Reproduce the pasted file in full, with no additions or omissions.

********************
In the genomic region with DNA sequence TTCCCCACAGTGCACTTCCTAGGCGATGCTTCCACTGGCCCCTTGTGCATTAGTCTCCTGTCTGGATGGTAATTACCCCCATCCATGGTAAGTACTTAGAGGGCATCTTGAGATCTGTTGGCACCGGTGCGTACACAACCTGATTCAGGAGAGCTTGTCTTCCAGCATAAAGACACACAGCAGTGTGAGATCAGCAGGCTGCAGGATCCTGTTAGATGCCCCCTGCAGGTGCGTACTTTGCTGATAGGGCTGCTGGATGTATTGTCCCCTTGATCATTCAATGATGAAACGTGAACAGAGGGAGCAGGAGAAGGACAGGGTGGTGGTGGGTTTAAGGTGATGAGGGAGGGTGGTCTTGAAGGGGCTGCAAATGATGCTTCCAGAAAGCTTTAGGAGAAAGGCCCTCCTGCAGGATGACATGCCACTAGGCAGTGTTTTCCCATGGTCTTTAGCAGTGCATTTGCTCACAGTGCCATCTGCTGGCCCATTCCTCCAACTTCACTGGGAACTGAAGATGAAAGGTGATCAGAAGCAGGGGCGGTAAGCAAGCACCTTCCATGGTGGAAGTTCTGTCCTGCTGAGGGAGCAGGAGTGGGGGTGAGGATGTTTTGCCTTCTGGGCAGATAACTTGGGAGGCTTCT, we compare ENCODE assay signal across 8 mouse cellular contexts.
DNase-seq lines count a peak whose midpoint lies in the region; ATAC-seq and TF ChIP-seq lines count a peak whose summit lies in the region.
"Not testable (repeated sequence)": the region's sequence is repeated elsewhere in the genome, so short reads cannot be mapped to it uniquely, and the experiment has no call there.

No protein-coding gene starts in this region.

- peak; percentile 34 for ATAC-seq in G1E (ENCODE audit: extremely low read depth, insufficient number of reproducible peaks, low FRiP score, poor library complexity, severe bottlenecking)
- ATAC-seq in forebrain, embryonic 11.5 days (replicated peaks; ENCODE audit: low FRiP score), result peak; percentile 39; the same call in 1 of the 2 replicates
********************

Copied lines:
In the genomic region with DNA sequence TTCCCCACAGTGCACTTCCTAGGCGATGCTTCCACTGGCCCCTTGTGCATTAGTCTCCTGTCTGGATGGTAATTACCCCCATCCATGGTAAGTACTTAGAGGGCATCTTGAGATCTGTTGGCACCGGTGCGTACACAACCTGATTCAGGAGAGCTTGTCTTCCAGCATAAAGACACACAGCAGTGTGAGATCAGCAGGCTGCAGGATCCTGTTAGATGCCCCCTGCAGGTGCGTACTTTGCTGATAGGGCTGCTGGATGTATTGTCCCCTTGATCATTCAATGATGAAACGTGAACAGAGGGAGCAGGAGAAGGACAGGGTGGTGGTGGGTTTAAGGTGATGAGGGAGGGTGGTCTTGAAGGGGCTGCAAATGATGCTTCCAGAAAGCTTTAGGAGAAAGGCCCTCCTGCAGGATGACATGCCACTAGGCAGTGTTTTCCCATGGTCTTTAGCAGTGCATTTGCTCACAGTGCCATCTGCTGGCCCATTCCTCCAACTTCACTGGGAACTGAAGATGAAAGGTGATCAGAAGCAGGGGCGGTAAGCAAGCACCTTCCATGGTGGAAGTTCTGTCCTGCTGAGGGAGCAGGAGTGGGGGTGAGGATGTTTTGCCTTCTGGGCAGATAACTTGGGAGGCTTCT, we compare ENCODE assay signal across 8 mouse cellular contexts.
DNase-seq lines count a peak whose midpoint lies in the region; ATAC-seq and TF ChIP-seq lines count a peak whose summit lies in the region.
"Not testable (repeated sequence)": the region's sequence is repeated elsewhere in the genome, so short reads cannot be mapped to it uniquely, and the experiment has no call there.

No protein-coding gene starts in this region.

- peak; percentile 34 for ATAC-seq in G1E (ENCODE audit: extremely low read depth, insufficient number of reproducible peaks, low FRiP score, poor library complexity, severe bottlenecking)
- ATAC-seq in forebrain, embryonic 11.5 days (replicated peaks; ENCODE audit: low FRiP score), result peak; percentile 39; the same call in 1 of the 2 replicates